For their part, Beers and his colleagues contended that Schönrich's group used a flawed distance scale in their critique. (Schönrich counters that he and his collaborators used multiple distance measures, so their analysis does not rest on any one method of estimating distances.) And Beers notes that recent work in theoretical astrophysics has shown that the two-halo interpretation fits naturally with the current picture of how galaxies take shape. "If we didn't find this inner-outer halo structure," he says, "then the question before us would be, 'Why not?'"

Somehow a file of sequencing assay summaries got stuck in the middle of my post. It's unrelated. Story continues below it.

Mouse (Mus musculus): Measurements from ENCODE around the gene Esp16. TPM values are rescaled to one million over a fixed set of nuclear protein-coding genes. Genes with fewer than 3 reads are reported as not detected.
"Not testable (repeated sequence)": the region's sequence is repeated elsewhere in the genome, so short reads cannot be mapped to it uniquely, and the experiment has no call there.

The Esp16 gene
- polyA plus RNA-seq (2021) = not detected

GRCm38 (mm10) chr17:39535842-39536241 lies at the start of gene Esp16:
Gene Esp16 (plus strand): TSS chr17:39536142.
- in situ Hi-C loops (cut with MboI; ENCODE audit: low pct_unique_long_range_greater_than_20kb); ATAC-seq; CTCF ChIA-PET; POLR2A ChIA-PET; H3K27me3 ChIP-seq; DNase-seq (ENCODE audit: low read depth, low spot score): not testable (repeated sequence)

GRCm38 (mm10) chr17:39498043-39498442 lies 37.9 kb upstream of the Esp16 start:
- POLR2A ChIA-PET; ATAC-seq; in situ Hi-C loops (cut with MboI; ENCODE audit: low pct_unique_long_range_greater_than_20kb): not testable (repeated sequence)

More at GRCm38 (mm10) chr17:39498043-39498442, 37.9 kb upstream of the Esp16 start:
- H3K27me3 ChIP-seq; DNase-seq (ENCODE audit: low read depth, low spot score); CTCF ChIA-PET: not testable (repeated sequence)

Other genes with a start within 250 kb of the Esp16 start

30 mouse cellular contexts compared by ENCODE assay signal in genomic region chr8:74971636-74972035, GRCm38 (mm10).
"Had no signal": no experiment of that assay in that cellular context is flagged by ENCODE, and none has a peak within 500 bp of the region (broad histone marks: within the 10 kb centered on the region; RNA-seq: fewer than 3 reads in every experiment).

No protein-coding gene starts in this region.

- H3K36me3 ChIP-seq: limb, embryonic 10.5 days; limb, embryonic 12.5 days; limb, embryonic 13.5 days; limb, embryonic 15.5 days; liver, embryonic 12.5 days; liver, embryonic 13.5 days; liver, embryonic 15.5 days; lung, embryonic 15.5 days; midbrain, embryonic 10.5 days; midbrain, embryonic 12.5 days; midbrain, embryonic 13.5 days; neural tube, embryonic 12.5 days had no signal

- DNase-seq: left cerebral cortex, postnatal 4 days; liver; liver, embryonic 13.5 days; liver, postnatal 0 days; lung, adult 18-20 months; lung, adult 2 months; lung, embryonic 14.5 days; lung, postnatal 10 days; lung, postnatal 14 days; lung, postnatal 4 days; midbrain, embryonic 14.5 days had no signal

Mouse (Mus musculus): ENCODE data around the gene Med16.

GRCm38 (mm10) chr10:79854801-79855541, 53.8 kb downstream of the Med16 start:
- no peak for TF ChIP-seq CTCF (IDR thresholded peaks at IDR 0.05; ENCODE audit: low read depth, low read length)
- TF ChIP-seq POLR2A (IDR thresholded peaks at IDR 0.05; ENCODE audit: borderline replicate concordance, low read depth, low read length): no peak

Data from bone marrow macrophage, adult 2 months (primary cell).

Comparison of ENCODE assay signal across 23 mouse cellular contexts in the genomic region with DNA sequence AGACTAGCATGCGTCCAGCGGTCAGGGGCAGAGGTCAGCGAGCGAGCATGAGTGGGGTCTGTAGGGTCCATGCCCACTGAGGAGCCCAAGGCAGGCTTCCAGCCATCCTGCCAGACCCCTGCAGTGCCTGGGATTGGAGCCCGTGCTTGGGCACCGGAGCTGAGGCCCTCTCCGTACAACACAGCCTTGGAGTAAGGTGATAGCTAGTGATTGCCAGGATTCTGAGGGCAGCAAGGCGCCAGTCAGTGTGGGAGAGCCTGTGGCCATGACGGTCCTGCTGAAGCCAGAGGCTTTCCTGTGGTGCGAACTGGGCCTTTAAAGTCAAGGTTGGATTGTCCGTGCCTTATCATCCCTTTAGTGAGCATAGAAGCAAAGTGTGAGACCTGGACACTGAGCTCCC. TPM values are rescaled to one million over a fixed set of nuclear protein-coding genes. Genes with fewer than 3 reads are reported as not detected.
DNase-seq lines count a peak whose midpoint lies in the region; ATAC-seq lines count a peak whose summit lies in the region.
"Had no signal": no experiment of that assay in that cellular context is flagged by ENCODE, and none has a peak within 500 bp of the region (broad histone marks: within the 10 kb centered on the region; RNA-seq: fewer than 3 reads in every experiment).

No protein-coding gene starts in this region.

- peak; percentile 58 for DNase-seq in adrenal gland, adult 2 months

The debate remains unsettled as to what the data from the Sloan Digital Sky Survey show, but the larger question of how the Milky Way's halo is structured may soon be resolved. The European Space Agency is planning to launch a spacecraft called Gaia in 2013 to track the motions of roughly one billion stars with exquisite precision. Once Gaia returns its data, Beers says, the structure of the halo "will be absolutely apparent—it will be clear." And forthcoming ground-based telescopic campaigns, such as the one that will be carried out using the Large Synoptic Survey Telescope in Chile, will produce floods of data on astronomical objects near and far. “With the Sloan data we're just at the ragged edge of being able to see it," he says. "With the next big surveys it will be a slam dunk."